SYNOPSIS: The proposed Microsoft breakup is ill-advised and inefficent.

Baron Wilhelm von Gates was the lord of two castles, each commanding a strategic bottleneck along the Rhine. From these castles he was able to demand money from all the travelers who passed by. This made him wealthy, but also much disliked. Eventually the Holy Roman Emperor was persuaded to curb the robber baron's power; he split up the Gates domain, giving one of the castles to the baron's nephew.

But the results of this breakup were not quite what the emperor's legal department had promised. In fact, travelers complained that things had gotten even worse. Not only did they now face the nuisance of dealing with two different robber barons, but they said they were paying more for each trip than they had before.

Herr von Gates himself had undoubtedly been humbled: even the combined income of the baron and his nephew was less than that of the baron alone before the breakup. But this diminished revenue was the result not of lower tolls but of reduced business. Uncle and nephew blamed each other, each charging that the other was being greedy and hence discouraging river traffic altogether.

And both were right. Before the breakup, von Gates had an incentive to exercise restraint in his extortion: better to keep the tolls low enough that river commerce was not impeded. But once he had been forced to give up the downstream castle, the baron knew that any restraint on his part would simply give his nephew an opportunity to raise his own demands -- and his nephew made the same calculation. So their combined tolls became too high even for their own good (indeed, they were on the wrong side of the Laffer curve, though barons didn't know about such things).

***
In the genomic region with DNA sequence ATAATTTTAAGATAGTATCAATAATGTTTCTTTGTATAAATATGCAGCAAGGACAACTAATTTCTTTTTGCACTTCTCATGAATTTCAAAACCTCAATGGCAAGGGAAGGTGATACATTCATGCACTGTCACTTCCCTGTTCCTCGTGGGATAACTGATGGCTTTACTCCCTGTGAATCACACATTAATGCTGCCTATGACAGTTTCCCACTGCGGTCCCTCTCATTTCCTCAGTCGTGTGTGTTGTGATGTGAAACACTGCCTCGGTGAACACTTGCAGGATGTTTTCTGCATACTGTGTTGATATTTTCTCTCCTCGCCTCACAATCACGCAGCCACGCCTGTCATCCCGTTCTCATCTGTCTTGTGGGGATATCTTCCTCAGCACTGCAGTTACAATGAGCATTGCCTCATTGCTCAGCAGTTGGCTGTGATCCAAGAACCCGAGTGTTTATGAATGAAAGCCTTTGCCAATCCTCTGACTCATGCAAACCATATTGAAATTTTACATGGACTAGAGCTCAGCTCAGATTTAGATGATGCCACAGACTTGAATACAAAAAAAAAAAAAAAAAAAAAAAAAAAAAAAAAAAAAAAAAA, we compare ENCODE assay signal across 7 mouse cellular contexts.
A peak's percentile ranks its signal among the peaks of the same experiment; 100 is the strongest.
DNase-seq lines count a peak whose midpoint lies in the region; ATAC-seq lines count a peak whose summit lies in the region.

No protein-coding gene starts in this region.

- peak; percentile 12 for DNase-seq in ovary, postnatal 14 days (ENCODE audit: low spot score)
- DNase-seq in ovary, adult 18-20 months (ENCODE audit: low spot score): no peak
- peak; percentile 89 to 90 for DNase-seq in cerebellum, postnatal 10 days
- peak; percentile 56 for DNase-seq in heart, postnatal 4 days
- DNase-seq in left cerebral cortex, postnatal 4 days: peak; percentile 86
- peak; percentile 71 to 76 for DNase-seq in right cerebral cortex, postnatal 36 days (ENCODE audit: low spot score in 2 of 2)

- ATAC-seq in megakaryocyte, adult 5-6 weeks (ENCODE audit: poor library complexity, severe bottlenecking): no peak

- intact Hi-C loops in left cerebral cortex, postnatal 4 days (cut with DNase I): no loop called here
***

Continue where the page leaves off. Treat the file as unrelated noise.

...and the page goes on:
In other words, whether or not the baron had in fact abused his power, the ill-considered imperial response only made things worse, punishing not just the baron but everyone else.

I won't try to push this parable (actually just a colorful version of a standard textbook model) any further. But it is relevant. In the last few days the Justice Department, outraged by the lack of contrition among Microsoft executives, has apparently decided to seek a "horizontal" breakup of the software company -- that is, to split it into one company that sells the Windows operating system (the upstream castle) and another that sells Microsoft Office and other applications (the downstream castle). What the parable suggests is that such a "remedy" is deeply problematic.

We're not talking about guilt or innocence here, just practicality: even if you believe that Bill Gates has broken the law, you don't want to impose a punishment that hurts the general public. And even strong critics of Microsoft have worried that a horizontal breakup would have a perverse effect: the now "naked" operating-system company would abandon its traditional pricing restraint and use its still formidable monopoly power to charge much more. And at the same time applications software that now comes free would also start to carry hefty price tags.

Of course, Microsoft could be not only broken up but also subject to price controls. But the government seems unlikely to be willing to take on that role.

Why doesn't the government instead imitate the breakup of AT&T, with a "vertical" division of Microsoft that creates multiple sellers of Windows (so-called "baby Bills")? The answer is that Microsoft is not AT&T. Each baby Bell was left with a clearly defined piece of the former company's business. By contrast, if several companies were given the right to sell Windows, their competition would probably drive the price of the operating system almost to nothing; this would amount to an expropriation of intellectual property rights. Maybe you think that Microsoft deserves that fate; but it is not a precedent to set lightly.

And we might also mention that precisely in order to avoid that kind of profit-destroying competition, rival baby Bills would surely try to differentiate their products, possibly leading to loss of the one undisputed advantage of Microsoft's dominance: a uniform standard that allows many kinds of software to interact freely.

Even if you believe that Bill Gates and associates deserve to be punished, it's important to think these things through. Let's hope we're not about to cut off our own noses to spite Microsoft's face.

Originally published in The New York Times, 4.26.00